Cross-talk of cannabinoid and endocannabinoid metabolism is mediated via human cardiac CYP2J2

William R. Arnold, Austin T. Weigle, Aditi Das

Research output: Contribution to journalArticlepeer-review


Phytocannabinoids have well-known cardiovascular implications. For instance, Δ9-tetrahydrocannabinol (Δ9-THC), the principal component of cannabis, induces tachycardia in humans. In order to understand the impact of phytocannabinoids on human cardiovascular health, there is a need to study the metabolism of phytocannabinoids by cardiac cytochromes p450 (CYPs). CYP2J2, the primary CYP of cardiomyocytes, is responsible for the metabolism of the endocannabinoid, anandamide (AEA), into cardioprotective epoxides (EET-EAs). Herein, we have investigated the kinetics of the direct metabolism of six phytocannabinoids (Δ9-THC, Δ8-tetrahydrocannabinol, cannabinol, cannabidiol, cannabigerol, and cannabichromene) by CYP2J2. CYP2J2 mainly produces 1′/1″-OH metabolites of these phytocannabinoids. These phytocannabinoids are metabolized with greater catalytic efficiency compared to the metabolism of AEA by CYP2J2. We have also determined that the phytocannabinoids are potent inhibitors of CYP2J2-mediated AEA metabolism, with Δ9-THC being the strongest inhibitor. Most of the inhibition of CYP2J2 by the phytocannabinoids follow a noncompetitive inhibition model, and therefore dramatically reduce the formation of EET-EAs by CYP2J2. Taken together, these data demonstrate that phytocannabinoids are directly metabolized by CYP2J2 and inhibit human cardiac CYP2J2, leading to a reduction in the formation of cardioprotective EET-EAs.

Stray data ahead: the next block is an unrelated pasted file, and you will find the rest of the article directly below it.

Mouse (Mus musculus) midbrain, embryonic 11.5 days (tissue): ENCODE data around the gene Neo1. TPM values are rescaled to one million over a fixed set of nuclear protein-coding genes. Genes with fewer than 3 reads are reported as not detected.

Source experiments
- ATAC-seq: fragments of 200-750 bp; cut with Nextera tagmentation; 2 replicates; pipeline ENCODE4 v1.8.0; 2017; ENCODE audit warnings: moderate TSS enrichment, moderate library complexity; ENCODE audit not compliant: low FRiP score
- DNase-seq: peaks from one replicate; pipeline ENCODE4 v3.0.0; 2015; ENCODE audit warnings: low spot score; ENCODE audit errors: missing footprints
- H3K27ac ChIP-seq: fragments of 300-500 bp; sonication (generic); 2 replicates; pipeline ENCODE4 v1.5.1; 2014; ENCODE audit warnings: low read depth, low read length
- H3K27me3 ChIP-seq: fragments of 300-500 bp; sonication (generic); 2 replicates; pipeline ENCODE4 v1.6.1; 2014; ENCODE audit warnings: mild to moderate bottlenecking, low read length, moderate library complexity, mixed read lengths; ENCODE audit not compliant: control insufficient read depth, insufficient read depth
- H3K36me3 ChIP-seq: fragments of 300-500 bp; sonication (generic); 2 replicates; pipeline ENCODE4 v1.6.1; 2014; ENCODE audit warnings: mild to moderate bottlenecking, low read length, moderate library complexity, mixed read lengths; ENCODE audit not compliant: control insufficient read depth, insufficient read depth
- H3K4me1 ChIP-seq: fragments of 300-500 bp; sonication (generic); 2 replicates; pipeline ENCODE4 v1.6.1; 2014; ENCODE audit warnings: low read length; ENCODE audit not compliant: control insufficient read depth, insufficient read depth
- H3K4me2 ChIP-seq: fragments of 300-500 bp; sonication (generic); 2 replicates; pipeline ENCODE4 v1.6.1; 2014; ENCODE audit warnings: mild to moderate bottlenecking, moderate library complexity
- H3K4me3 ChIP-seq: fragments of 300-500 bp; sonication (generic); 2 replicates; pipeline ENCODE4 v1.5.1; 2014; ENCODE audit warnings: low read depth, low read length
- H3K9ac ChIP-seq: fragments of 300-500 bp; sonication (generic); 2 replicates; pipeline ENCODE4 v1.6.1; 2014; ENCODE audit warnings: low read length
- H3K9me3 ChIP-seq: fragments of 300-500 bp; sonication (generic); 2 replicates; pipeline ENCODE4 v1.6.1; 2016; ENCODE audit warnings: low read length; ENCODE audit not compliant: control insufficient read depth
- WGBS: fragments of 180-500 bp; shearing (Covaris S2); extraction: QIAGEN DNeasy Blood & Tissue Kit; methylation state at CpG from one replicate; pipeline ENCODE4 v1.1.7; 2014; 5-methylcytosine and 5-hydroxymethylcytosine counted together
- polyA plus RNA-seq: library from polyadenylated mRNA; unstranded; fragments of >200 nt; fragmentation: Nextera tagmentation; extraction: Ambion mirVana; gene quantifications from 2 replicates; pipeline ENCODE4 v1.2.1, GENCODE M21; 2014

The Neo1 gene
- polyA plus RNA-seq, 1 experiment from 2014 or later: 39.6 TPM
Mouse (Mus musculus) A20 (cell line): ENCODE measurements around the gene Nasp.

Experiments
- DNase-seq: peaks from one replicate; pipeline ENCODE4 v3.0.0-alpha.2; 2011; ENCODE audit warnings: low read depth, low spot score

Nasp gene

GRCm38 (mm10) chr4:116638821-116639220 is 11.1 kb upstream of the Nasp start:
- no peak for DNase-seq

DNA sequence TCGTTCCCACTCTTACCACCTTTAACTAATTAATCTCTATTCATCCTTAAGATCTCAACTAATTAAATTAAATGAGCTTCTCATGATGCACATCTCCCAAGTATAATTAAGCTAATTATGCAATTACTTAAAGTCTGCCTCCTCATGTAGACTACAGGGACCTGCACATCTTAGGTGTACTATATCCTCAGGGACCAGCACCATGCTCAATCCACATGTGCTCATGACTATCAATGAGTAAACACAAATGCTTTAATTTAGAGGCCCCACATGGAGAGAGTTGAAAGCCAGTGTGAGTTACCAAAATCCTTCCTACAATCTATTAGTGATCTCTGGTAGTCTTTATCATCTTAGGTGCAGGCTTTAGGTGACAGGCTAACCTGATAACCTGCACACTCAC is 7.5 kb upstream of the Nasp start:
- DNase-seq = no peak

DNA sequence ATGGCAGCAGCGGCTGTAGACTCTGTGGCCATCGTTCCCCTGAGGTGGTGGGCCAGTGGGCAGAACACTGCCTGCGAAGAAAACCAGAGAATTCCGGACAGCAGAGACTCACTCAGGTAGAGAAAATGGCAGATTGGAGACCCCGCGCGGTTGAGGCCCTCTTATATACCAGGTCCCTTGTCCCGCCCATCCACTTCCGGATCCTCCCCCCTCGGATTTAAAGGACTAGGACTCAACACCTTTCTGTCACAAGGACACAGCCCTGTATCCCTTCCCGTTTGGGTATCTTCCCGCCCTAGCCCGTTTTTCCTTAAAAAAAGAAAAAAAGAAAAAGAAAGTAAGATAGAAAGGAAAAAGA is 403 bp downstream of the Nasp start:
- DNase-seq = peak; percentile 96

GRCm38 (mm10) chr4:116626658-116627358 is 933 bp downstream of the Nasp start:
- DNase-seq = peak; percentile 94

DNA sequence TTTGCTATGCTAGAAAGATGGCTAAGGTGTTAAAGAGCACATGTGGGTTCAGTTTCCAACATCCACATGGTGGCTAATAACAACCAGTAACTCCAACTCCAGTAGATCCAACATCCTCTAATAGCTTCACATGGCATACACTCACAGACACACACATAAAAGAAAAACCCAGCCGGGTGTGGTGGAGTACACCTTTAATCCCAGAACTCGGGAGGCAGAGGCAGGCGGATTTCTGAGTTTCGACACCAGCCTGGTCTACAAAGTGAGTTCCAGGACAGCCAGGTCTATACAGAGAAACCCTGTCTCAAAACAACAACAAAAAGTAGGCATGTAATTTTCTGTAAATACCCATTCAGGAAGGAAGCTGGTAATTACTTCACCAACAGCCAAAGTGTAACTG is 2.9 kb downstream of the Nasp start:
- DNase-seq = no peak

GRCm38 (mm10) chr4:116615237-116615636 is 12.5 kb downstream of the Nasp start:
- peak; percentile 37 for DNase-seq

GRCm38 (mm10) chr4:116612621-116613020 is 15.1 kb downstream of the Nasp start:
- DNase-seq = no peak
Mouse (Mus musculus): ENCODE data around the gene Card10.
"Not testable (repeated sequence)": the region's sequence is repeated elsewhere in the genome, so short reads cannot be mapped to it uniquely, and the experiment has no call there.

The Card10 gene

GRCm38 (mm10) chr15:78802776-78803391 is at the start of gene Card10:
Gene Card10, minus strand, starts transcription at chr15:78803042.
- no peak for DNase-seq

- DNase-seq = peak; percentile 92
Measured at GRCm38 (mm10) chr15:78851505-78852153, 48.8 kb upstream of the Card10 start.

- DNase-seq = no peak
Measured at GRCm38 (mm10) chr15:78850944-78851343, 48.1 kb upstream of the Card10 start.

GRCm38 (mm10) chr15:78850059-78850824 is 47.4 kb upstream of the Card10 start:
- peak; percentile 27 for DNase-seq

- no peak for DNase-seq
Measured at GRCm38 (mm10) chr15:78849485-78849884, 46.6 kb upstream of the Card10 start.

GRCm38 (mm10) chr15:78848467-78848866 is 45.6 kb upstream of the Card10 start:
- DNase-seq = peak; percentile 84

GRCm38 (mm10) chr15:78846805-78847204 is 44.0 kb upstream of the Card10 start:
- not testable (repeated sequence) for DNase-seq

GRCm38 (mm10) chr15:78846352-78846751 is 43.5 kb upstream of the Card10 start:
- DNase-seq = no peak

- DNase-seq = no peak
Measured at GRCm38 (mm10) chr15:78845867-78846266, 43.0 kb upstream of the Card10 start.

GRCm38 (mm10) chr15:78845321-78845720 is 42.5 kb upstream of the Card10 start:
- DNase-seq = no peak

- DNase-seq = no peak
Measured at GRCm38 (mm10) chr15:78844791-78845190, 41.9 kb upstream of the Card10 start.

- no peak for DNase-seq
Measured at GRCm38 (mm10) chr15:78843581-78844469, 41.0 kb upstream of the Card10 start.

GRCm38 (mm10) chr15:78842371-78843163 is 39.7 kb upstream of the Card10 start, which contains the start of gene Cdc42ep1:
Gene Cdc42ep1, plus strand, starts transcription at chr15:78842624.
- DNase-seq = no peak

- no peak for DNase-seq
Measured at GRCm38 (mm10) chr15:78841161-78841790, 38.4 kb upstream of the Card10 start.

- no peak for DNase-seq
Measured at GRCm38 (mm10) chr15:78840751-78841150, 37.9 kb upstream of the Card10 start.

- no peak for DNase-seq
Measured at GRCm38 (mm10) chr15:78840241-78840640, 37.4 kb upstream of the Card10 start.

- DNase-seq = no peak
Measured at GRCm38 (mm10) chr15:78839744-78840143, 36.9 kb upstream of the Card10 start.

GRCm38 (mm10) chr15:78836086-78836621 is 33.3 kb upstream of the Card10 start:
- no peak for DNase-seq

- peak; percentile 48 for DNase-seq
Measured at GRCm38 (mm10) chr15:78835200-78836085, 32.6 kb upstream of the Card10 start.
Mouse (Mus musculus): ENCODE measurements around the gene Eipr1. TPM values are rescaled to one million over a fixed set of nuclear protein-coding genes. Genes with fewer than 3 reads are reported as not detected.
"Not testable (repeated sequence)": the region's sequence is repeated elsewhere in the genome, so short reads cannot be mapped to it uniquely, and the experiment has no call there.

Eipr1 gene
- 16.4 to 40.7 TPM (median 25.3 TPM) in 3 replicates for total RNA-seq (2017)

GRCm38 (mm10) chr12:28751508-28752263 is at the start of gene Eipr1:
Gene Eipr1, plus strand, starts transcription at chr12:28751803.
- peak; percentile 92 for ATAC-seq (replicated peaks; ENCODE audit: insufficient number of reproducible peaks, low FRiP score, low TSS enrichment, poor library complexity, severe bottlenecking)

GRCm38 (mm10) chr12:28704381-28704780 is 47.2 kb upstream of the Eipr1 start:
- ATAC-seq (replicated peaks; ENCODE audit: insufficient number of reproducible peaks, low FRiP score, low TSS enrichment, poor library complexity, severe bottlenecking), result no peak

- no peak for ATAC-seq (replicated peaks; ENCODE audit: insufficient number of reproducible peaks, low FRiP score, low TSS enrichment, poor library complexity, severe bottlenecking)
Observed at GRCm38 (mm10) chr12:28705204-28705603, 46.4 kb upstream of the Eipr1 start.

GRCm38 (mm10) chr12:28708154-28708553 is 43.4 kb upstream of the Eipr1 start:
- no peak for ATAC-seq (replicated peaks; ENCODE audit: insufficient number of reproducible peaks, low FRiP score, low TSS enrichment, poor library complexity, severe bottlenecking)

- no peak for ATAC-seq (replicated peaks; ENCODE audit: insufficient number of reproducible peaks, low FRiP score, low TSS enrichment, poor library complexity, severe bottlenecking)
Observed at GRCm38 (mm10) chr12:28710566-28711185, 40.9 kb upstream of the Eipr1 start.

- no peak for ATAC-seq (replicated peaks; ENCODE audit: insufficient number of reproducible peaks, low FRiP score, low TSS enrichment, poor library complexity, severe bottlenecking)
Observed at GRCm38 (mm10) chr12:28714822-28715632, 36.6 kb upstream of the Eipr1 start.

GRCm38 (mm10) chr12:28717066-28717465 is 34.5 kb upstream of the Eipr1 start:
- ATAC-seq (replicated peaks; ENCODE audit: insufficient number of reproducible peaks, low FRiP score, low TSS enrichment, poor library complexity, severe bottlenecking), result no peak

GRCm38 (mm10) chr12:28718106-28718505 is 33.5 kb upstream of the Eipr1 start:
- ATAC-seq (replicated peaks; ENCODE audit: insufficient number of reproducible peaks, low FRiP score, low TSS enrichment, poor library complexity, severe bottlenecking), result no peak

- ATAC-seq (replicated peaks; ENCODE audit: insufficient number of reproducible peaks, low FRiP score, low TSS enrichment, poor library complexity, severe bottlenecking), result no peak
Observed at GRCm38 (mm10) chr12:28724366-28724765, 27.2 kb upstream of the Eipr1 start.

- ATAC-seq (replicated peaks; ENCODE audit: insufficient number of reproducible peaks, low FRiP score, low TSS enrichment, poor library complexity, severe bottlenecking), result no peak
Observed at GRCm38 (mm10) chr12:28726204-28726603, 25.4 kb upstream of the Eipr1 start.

Original languageEnglish (US)
Pages (from-to)88-99
Number of pages12
JournalJournal of Inorganic Biochemistry
StatePublished - Jul 2018


  • Cannabidiol
  • Cannabinoids
  • Cytochrome P450 2J2
  • Endocannabinoids
  • Tetrahydrocannabinol
  • anandamide

ASJC Scopus subject areas

  • Biochemistry
  • Inorganic Chemistry


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